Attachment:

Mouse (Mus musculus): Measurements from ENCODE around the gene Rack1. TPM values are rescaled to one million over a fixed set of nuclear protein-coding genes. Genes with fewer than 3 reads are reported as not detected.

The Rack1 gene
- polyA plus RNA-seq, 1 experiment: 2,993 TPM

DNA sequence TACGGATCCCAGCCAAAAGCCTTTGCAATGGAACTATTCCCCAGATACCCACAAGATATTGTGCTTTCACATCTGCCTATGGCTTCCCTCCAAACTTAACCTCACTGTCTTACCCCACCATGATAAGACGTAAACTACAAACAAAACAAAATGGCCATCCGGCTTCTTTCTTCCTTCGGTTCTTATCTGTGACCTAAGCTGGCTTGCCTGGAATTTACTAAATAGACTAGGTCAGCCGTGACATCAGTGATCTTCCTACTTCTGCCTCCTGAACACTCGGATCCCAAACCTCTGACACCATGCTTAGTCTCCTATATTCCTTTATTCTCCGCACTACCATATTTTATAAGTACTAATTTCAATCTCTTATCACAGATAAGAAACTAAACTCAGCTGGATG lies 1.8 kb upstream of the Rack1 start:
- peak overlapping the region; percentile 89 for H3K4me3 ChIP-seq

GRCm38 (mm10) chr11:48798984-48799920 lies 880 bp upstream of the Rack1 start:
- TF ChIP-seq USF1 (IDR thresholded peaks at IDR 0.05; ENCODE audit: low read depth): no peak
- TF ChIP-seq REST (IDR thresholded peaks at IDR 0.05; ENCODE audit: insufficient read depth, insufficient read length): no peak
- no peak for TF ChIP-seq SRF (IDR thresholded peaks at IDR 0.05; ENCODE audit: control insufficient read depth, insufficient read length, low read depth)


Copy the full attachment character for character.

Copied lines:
Mouse (Mus musculus): Measurements from ENCODE around the gene Rack1. TPM values are rescaled to one million over a fixed set of nuclear protein-coding genes. Genes with fewer than 3 reads are reported as not detected.

The Rack1 gene
- polyA plus RNA-seq, 1 experiment: 2,993 TPM

DNA sequence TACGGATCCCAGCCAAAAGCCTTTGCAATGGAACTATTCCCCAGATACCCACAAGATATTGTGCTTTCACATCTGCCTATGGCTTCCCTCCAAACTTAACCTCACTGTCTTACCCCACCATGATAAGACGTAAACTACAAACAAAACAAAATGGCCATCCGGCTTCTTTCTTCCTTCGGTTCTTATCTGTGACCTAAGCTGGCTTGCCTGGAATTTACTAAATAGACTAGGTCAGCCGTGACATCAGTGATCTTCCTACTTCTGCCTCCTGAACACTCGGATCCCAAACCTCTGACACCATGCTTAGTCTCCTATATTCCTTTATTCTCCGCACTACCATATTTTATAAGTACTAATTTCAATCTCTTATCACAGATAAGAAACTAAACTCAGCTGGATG lies 1.8 kb upstream of the Rack1 start:
- peak overlapping the region; percentile 89 for H3K4me3 ChIP-seq

GRCm38 (mm10) chr11:48798984-48799920 lies 880 bp upstream of the Rack1 start:
- TF ChIP-seq USF1 (IDR thresholded peaks at IDR 0.05; ENCODE audit: low read depth): no peak
- TF ChIP-seq REST (IDR thresholded peaks at IDR 0.05; ENCODE audit: insufficient read depth, insufficient read length): no peak
- no peak for TF ChIP-seq SRF (IDR thresholded peaks at IDR 0.05; ENCODE audit: control insufficient read depth, insufficient read length, low read depth)